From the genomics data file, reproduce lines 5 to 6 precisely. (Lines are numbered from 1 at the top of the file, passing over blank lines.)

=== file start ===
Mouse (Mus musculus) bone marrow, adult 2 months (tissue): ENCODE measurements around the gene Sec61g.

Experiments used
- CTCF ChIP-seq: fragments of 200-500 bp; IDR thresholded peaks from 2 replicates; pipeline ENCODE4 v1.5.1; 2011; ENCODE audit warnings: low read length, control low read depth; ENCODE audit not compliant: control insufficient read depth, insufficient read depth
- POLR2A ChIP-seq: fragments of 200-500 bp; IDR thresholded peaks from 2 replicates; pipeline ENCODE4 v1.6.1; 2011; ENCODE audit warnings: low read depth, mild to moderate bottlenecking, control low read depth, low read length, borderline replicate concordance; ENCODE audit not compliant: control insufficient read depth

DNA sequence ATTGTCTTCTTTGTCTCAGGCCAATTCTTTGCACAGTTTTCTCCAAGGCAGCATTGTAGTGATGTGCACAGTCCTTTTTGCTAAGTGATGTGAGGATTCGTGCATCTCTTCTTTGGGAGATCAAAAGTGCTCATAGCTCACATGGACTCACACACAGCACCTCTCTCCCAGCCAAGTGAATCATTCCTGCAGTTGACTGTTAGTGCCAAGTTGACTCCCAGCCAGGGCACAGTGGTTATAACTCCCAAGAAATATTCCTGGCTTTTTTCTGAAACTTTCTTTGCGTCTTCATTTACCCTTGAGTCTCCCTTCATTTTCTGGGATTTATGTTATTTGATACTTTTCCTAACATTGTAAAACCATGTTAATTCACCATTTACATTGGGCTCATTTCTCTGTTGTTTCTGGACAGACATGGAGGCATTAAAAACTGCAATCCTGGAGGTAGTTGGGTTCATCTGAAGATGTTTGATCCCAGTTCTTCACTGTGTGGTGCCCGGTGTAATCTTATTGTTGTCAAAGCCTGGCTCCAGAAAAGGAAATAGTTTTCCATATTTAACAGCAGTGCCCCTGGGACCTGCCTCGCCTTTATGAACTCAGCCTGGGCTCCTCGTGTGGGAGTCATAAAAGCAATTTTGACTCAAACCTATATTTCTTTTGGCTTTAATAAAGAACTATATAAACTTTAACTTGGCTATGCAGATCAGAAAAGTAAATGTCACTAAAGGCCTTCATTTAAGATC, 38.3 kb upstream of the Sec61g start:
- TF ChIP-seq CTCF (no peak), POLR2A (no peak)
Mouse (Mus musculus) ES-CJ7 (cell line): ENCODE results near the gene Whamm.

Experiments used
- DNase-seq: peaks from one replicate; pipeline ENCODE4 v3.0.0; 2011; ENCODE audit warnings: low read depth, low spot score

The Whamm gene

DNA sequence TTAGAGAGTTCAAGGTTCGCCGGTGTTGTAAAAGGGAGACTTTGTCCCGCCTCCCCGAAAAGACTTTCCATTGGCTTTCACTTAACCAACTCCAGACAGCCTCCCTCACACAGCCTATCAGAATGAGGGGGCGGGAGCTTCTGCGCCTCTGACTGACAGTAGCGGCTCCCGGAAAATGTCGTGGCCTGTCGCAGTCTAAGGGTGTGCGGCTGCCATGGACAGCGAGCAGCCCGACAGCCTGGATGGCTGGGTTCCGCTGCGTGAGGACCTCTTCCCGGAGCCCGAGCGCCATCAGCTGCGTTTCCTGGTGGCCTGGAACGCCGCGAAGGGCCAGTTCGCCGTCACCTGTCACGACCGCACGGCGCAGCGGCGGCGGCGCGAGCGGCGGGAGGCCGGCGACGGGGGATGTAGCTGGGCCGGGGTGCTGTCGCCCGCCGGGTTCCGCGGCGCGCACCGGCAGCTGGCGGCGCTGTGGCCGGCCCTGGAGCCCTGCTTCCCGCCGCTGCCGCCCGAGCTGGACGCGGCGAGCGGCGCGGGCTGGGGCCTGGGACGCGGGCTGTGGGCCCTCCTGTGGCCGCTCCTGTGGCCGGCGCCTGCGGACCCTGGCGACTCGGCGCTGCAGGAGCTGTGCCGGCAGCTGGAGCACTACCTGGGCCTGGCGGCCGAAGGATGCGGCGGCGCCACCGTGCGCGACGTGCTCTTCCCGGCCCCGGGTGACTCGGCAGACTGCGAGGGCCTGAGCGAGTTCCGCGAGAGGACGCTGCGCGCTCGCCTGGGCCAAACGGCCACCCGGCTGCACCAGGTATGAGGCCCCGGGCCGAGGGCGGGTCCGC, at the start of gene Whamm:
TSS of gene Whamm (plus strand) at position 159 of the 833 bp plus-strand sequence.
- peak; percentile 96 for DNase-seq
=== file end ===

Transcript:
DNA sequence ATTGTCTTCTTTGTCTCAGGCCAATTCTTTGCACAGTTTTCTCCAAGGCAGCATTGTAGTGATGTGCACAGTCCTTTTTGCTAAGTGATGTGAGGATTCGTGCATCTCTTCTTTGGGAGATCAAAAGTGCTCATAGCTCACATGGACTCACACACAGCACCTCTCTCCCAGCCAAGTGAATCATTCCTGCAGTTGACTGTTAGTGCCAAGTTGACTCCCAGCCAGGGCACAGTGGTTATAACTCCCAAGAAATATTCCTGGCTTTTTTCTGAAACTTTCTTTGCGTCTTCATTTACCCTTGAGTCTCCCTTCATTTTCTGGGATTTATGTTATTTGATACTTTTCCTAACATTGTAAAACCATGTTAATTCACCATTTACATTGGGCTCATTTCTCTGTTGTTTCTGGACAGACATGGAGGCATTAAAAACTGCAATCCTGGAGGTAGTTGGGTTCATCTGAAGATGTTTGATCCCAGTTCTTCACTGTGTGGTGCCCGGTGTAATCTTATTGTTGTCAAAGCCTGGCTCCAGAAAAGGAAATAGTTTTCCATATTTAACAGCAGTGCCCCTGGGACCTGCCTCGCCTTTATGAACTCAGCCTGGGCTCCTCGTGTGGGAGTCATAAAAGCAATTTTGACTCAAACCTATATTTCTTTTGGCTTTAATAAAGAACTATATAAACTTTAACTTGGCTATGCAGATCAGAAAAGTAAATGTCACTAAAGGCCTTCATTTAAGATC, 38.3 kb upstream of the Sec61g start:
- TF ChIP-seq CTCF (no peak), POLR2A (no peak)